Cargill today reported earnings from continuing operations of $744 million in the 2008 fourth quarter ended May 31, up 18 percent from $628 million in the same period a year ago. A $310 million gain on the sale of discontinued operations brought fourth-quarter net earnings to $1.05 billion.
For the full fiscal year, Cargill earned $3.64 billion from continuing operations, a 55 percent increase from $2.34 billion a year ago. The $310 million gain on the sale of discontinued operations in the fourth quarter brought fiscal 2008 net earnings to $3.95 billion.
Revenues for the full year rose 36 percent to $120.4 billion. Cash flow from operations increased 77 percent to $7 billion.
"Cargill posted a record financial performance in a year of exceptionally strong commodity demand, market turbulence and price risk," said Greg Page, Cargill chairman and chief executive officer. "By bringing to bear our business diversity, the full capacity of our global assets, strong risk management and a significant increase in capital deployed, we operated successfully in the most volatile agricultural and energy markets in decades. Despite tight stocks of many agricultural commodities, we maintained reliable supply chains for our customers and created value-adding solutions."
Page said Cargill's investment in the fertilizer industry also contributed significantly to company results. Since 2006, global demand for crop nutrients has surged in response to the world's increased need for higher crop yields to meet rising demand for food and agricultural commodities.
Among Cargill's five business segments, fourth-quarter earnings were led by the origination and processing segment and the industrial segment, both of which were up substantially from the same period a year ago. Earnings in agriculture services, food ingredients and applications, and risk management and financial were below the year-ago levels for the three segments.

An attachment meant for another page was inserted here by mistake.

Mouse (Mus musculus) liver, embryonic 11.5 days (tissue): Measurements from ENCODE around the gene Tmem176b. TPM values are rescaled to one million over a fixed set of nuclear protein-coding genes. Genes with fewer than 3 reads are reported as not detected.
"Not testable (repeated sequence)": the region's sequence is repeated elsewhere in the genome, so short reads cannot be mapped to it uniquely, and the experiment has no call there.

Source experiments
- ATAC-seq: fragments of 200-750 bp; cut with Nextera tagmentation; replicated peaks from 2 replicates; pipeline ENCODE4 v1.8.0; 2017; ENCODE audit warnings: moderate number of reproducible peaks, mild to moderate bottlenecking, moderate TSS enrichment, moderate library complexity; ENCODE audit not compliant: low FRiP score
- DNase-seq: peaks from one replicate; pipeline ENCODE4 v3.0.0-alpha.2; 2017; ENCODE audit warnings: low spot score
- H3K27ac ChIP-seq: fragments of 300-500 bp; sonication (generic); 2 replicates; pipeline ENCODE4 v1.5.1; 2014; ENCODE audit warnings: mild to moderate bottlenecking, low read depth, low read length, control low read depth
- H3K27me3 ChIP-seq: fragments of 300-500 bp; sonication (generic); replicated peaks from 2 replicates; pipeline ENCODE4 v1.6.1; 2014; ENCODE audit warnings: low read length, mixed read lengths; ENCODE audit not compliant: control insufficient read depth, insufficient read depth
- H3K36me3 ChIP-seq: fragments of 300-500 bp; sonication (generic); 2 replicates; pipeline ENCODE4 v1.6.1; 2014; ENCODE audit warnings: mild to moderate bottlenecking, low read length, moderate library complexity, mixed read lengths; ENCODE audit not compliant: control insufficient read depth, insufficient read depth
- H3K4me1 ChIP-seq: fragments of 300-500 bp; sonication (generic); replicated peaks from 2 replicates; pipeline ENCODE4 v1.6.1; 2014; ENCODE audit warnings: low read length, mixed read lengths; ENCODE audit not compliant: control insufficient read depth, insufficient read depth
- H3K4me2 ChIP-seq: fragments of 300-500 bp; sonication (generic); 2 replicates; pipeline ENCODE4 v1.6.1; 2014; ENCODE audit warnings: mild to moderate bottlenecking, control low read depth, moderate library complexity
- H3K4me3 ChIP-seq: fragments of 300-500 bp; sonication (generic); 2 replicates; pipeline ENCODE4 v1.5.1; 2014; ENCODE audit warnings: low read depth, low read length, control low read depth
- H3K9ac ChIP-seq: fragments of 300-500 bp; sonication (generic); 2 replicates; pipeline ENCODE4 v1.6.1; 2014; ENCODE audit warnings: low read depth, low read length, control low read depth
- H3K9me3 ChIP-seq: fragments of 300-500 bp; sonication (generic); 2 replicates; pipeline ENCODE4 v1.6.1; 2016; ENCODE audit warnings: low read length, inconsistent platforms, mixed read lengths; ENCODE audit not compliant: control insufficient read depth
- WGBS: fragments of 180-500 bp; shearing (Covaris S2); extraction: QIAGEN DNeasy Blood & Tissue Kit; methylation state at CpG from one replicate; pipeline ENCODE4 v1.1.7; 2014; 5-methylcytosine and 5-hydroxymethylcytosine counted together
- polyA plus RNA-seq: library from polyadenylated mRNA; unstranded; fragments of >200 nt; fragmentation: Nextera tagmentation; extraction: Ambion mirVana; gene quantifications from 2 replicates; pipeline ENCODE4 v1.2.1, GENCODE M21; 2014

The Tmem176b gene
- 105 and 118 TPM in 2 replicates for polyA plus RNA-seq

For the full year, earnings were led by origination and processing, which increased results substantially from last year's level. The industrial segment, which includes Cargill's investment in the fertilizer business, also posted exceptionally strong earnings. Both the agriculture services and the food ingredients and applications segments were well ahead of last year. Earnings in risk management and financial declined moderately from last year's high, though outstanding performances in several areas reflected the segment's diversification.
Page underscored the importance of Cargill's attention to maintaining a strong balance sheet. "Over the past two years, it has required on average an additional $15.5 billion in total assets to run the company. Given the persistent turbulence in credit markets, Cargill's adherence to disciplined financial management was a significant element of our performance."
In assessing economic forces at work in the world, Page noted that growth in gross domestic product among the world's developing economies has averaged more than 6 percent a year since 2000. Although this expansion is projected by the International Monetary Fund and others to slow somewhat in 2008 and 2009, it has given millions of people the means to improve their diets, which has lifted demand for grains and oilseeds. Underpinned by high oil prices and government mandates and subsidies, global production of biofuels also has boosted demand. Yet world grain stocks sit at 35-year lows, drawn down by weather-affected crops and slower growth in average crop yields worldwide. The tight dynamic sent prices and price volatility in fiscal 2008 to new highs and elevated energy prices increased the cost of producing and transporting agricultural commodities.
Page said the world has the means to give agriculture the chance to catch up with demand. "If markets are allowed to work, today's prices can spark a supply response from farmers. A rekindling of public and private investment in agriculture and in rural infrastructure will drive productivity gains."
Cargill continues to invest in global food and agriculture, including in developing countries worldwide where more than half of its 160,000 employees live and work. "Cargill people play valuable roles in helping improve the quality of local agriculture, in providing farmers with access to world markets, and in managing basic and value-adding food-processing facilities," said Page. "This generates income and investment flows in rural communities and, of key significance today, allows food commodities to move from places of surplus to places of need."
Page emphasized the importance of innovation in food, agriculture and risk management. "We are finding new ways to connect with customers, nongovernmental organizations and academic institutions so that together we can nourish new ideas and possibilities in the complexity that is today's global economy."
Cargill is an international provider of food, agricultural and risk management products and services. With 160,000 employees in 67 countries, the company is committed to using its knowledge and experience to collaborate with customers to help them succeed. For more information, visit http://www.cargill.com.